Friday , 21 June 2024

Strategies

Does “Sell In May & Go Away” still hold true? (+2K Views)

One of the most enduring of Wall Street axioms - falling somewhere under "buy low and sell high" but above "greed is good" - is to "sell in May and go away" and, indeed, there appeared to be some truth to the saying. Between 1950 and 2012, the Dow Jones gained an average of 7.6% annually during the November-April period, but only 0.4% during May-October. Does "Sell In May and Go Away" still hold true as a viable investment strategy? Not according to my analysis. Here's why.

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You CAN Time the Market If You Know How! Here’s How

Much has been written that it is impossible to time the market - that a buy and hold approach is much more rewarding - but that is simply not the case. This article provides you with the knowledge and a great charting service (free) to do just that.All you need do then is set aside the time and make the effort to apply the disciplines learned.

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True or False: Peace is Bullish for Stocks

It would seem logical to say that peace allows companies to focus on manufacturing goods, providing services, innovation and competition, all of which helps the overall economy but does peace, in fact, have anything to do with determining stock prices?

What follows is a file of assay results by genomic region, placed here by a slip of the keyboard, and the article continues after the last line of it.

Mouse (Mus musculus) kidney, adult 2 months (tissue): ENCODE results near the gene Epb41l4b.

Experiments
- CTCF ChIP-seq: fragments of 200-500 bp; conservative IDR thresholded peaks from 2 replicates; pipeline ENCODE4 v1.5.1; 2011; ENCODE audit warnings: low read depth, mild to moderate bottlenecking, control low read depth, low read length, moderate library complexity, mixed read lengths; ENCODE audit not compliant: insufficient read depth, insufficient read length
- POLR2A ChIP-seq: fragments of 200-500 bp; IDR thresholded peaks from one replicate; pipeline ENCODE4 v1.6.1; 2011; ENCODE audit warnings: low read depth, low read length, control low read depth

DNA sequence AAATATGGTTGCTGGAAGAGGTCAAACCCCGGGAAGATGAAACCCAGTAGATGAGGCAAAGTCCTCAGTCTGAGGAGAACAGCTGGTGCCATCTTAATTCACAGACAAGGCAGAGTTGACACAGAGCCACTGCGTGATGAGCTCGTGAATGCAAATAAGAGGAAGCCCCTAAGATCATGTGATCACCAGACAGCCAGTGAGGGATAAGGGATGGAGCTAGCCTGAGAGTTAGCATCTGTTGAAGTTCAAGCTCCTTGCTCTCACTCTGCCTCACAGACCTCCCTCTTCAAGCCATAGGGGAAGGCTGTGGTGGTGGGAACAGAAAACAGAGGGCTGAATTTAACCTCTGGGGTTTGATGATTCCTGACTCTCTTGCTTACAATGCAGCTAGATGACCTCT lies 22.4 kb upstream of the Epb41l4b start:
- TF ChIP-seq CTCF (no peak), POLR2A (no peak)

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True or False: Rising Oil Prices Are Bearish For Stocks (+2K Views)

A sensible story of causation regarding oil prices and stock prices made by countless economists is that "rising oil prices increase the cost of energy and therefore reduce corporate profits and consumers' spending power, thus putting drags on stock prices and the economy." Stunningly, as far as I can determine, however, no evidence supports that claim, as the discussion below will show.

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Is “Buy & Hold” the Way to Go?

One of the great myths about investing that we’re told by the mainstream investment education is that we should “buy and hold” for the long term [but, as this article will explain,] it’s time to move on from the mainstream. There’s too much technology and too many global options now to be lulled into conventional investments that are born to lose.

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True or False: Wars Affect Performance of Stock Markets

It is common for economists to offer a forecast for the stock market yet add a caveat to the effect that "If a war shock or terrorist attack occurs, then I would have to modify my outlook." As such, it would seem logical to assume that...they must have access to a study showing that such events affect the stock market, right? The answer is no, for the same reason that they do not check relationships between interest rates, oil prices or the trade balance and the stock market. The causality just seems too sensible to doubt.

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True or False: Earnings Drive Stock Prices

The belief that earnings drive stock prices powers the bulk of the research on Wall Street but this glaring exception to the idea of a causal relationship between corporate earnings and stock prices challenges that theory. Let me explain.

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